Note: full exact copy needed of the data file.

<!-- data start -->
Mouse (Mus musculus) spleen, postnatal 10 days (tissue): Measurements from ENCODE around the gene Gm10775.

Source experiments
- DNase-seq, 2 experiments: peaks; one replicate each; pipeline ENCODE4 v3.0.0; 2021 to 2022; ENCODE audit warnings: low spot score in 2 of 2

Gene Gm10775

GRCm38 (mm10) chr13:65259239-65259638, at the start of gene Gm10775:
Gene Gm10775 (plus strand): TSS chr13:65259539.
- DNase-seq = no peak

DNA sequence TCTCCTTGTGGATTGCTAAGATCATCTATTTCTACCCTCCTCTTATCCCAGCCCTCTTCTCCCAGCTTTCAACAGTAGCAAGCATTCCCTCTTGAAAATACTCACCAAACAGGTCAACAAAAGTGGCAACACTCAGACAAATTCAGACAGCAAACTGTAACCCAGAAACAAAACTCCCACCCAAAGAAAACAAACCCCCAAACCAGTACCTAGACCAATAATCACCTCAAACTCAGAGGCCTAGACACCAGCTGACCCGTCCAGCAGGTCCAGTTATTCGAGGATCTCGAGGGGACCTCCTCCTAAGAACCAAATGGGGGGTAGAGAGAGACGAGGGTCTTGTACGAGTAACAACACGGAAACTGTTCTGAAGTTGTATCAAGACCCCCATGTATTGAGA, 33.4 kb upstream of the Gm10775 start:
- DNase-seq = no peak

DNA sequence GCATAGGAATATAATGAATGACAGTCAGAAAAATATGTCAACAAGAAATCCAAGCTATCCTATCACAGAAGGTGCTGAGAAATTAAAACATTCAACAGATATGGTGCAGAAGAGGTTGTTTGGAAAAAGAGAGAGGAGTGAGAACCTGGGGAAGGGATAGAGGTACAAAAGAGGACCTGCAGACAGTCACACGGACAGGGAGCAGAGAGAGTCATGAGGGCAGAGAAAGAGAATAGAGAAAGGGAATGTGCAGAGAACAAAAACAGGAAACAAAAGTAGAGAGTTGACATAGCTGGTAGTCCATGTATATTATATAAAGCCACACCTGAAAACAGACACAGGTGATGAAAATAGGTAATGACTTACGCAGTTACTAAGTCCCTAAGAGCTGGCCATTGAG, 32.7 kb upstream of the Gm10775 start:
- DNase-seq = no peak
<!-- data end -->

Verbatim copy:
Mouse (Mus musculus) spleen, postnatal 10 days (tissue): Measurements from ENCODE around the gene Gm10775.

Source experiments
- DNase-seq, 2 experiments: peaks; one replicate each; pipeline ENCODE4 v3.0.0; 2021 to 2022; ENCODE audit warnings: low spot score in 2 of 2

Gene Gm10775

GRCm38 (mm10) chr13:65259239-65259638, at the start of gene Gm10775:
Gene Gm10775 (plus strand): TSS chr13:65259539.
- DNase-seq = no peak

DNA sequence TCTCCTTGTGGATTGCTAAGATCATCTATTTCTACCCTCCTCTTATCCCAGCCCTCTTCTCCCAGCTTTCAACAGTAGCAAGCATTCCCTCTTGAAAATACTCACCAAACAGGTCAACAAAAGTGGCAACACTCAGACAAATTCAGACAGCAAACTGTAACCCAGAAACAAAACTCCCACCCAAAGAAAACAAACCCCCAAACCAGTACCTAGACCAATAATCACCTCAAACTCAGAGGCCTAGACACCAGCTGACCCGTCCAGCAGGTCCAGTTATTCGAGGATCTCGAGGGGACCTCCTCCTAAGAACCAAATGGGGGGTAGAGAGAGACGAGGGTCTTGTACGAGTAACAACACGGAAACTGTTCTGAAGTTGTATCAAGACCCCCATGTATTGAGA, 33.4 kb upstream of the Gm10775 start:
- DNase-seq = no peak

DNA sequence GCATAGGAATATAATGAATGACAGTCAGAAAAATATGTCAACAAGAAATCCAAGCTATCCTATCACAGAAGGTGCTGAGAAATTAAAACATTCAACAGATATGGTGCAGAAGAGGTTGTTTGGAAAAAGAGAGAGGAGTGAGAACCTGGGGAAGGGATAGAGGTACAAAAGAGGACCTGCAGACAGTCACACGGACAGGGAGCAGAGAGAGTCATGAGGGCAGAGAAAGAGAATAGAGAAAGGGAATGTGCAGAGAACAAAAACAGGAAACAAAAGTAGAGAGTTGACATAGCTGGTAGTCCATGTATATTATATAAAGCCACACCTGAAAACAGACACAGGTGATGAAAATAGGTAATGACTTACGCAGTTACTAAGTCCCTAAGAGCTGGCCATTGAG, 32.7 kb upstream of the Gm10775 start:
- DNase-seq = no peak